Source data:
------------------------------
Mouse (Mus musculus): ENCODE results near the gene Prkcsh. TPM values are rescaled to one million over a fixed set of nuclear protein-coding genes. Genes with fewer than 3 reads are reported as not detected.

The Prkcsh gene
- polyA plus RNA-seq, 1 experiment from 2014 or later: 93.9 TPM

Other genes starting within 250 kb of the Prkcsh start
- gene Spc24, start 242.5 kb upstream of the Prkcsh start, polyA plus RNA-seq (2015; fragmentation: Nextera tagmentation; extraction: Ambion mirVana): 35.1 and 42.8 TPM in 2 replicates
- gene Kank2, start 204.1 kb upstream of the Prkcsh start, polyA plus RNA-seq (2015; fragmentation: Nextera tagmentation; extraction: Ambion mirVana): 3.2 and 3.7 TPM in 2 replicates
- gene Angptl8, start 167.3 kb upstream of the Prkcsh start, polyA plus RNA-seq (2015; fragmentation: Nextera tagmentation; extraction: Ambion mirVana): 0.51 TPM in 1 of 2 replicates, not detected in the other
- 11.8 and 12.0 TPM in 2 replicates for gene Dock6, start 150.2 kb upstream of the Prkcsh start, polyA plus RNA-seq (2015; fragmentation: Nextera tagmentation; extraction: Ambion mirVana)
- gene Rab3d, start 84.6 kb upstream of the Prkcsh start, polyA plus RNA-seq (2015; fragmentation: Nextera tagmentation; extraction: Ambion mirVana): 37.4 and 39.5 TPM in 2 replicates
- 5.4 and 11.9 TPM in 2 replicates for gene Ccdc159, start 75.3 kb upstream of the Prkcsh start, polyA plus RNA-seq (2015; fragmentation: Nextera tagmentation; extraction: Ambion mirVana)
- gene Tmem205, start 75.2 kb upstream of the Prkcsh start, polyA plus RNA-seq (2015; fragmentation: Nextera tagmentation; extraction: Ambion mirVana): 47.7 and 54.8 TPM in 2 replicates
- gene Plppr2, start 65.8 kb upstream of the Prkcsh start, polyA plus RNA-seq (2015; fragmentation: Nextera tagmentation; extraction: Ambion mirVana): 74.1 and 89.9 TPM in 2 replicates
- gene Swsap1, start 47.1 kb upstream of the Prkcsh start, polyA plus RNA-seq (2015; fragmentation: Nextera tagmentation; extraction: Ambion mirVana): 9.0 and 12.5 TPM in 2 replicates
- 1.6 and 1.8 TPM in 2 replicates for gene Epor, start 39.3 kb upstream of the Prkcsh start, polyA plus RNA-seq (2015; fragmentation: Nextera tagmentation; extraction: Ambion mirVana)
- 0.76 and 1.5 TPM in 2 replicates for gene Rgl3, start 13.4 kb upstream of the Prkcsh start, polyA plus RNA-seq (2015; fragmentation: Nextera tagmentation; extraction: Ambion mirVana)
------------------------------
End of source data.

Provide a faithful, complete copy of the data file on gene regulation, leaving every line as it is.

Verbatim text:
Mouse (Mus musculus): ENCODE results near the gene Prkcsh. TPM values are rescaled to one million over a fixed set of nuclear protein-coding genes. Genes with fewer than 3 reads are reported as not detected.

The Prkcsh gene
- polyA plus RNA-seq, 1 experiment from 2014 or later: 93.9 TPM

Other genes starting within 250 kb of the Prkcsh start
- gene Spc24, start 242.5 kb upstream of the Prkcsh start, polyA plus RNA-seq (2015; fragmentation: Nextera tagmentation; extraction: Ambion mirVana): 35.1 and 42.8 TPM in 2 replicates
- gene Kank2, start 204.1 kb upstream of the Prkcsh start, polyA plus RNA-seq (2015; fragmentation: Nextera tagmentation; extraction: Ambion mirVana): 3.2 and 3.7 TPM in 2 replicates
- gene Angptl8, start 167.3 kb upstream of the Prkcsh start, polyA plus RNA-seq (2015; fragmentation: Nextera tagmentation; extraction: Ambion mirVana): 0.51 TPM in 1 of 2 replicates, not detected in the other
- 11.8 and 12.0 TPM in 2 replicates for gene Dock6, start 150.2 kb upstream of the Prkcsh start, polyA plus RNA-seq (2015; fragmentation: Nextera tagmentation; extraction: Ambion mirVana)
- gene Rab3d, start 84.6 kb upstream of the Prkcsh start, polyA plus RNA-seq (2015; fragmentation: Nextera tagmentation; extraction: Ambion mirVana): 37.4 and 39.5 TPM in 2 replicates
- 5.4 and 11.9 TPM in 2 replicates for gene Ccdc159, start 75.3 kb upstream of the Prkcsh start, polyA plus RNA-seq (2015; fragmentation: Nextera tagmentation; extraction: Ambion mirVana)
- gene Tmem205, start 75.2 kb upstream of the Prkcsh start, polyA plus RNA-seq (2015; fragmentation: Nextera tagmentation; extraction: Ambion mirVana): 47.7 and 54.8 TPM in 2 replicates
- gene Plppr2, start 65.8 kb upstream of the Prkcsh start, polyA plus RNA-seq (2015; fragmentation: Nextera tagmentation; extraction: Ambion mirVana): 74.1 and 89.9 TPM in 2 replicates
- gene Swsap1, start 47.1 kb upstream of the Prkcsh start, polyA plus RNA-seq (2015; fragmentation: Nextera tagmentation; extraction: Ambion mirVana): 9.0 and 12.5 TPM in 2 replicates
- 1.6 and 1.8 TPM in 2 replicates for gene Epor, start 39.3 kb upstream of the Prkcsh start, polyA plus RNA-seq (2015; fragmentation: Nextera tagmentation; extraction: Ambion mirVana)
- 0.76 and 1.5 TPM in 2 replicates for gene Rgl3, start 13.4 kb upstream of the Prkcsh start, polyA plus RNA-seq (2015; fragmentation: Nextera tagmentation; extraction: Ambion mirVana)